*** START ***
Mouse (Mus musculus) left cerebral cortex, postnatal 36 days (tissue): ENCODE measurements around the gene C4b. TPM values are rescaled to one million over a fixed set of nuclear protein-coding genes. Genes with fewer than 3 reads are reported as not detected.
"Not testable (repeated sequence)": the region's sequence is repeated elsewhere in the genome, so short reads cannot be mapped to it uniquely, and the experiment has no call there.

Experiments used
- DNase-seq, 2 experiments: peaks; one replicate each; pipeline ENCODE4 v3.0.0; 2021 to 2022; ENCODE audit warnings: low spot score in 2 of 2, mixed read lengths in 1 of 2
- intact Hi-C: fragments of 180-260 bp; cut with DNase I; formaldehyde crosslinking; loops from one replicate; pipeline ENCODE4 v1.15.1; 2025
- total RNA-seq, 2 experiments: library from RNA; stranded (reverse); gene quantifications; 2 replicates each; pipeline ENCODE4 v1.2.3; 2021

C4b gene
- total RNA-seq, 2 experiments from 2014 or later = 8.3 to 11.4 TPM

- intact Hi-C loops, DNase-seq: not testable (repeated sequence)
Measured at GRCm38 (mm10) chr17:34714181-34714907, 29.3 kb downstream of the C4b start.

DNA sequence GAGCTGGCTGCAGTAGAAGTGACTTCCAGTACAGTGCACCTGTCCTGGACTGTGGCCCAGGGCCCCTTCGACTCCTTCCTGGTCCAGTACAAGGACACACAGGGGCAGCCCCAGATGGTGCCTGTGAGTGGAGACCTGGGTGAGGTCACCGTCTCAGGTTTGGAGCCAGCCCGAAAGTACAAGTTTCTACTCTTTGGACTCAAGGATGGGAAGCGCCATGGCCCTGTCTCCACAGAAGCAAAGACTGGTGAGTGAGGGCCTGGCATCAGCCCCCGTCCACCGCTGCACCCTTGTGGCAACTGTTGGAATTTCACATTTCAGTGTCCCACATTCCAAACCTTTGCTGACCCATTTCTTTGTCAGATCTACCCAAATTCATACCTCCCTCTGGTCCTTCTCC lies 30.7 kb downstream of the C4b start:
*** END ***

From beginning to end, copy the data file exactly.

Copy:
Mouse (Mus musculus) left cerebral cortex, postnatal 36 days (tissue): ENCODE measurements around the gene C4b. TPM values are rescaled to one million over a fixed set of nuclear protein-coding genes. Genes with fewer than 3 reads are reported as not detected.
"Not testable (repeated sequence)": the region's sequence is repeated elsewhere in the genome, so short reads cannot be mapped to it uniquely, and the experiment has no call there.

Experiments used
- DNase-seq, 2 experiments: peaks; one replicate each; pipeline ENCODE4 v3.0.0; 2021 to 2022; ENCODE audit warnings: low spot score in 2 of 2, mixed read lengths in 1 of 2
- intact Hi-C: fragments of 180-260 bp; cut with DNase I; formaldehyde crosslinking; loops from one replicate; pipeline ENCODE4 v1.15.1; 2025
- total RNA-seq, 2 experiments: library from RNA; stranded (reverse); gene quantifications; 2 replicates each; pipeline ENCODE4 v1.2.3; 2021

C4b gene
- total RNA-seq, 2 experiments from 2014 or later = 8.3 to 11.4 TPM

- intact Hi-C loops, DNase-seq: not testable (repeated sequence)
Measured at GRCm38 (mm10) chr17:34714181-34714907, 29.3 kb downstream of the C4b start.

DNA sequence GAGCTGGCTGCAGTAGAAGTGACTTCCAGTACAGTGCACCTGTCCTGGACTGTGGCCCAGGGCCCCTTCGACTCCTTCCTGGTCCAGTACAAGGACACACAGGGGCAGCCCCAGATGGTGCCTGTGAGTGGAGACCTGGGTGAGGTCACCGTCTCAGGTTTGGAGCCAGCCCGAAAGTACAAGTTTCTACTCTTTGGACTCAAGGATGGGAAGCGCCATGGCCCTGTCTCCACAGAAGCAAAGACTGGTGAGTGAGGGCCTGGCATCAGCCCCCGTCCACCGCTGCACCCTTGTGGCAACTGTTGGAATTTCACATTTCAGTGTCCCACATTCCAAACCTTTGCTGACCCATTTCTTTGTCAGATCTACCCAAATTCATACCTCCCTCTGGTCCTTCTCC lies 30.7 kb downstream of the C4b start: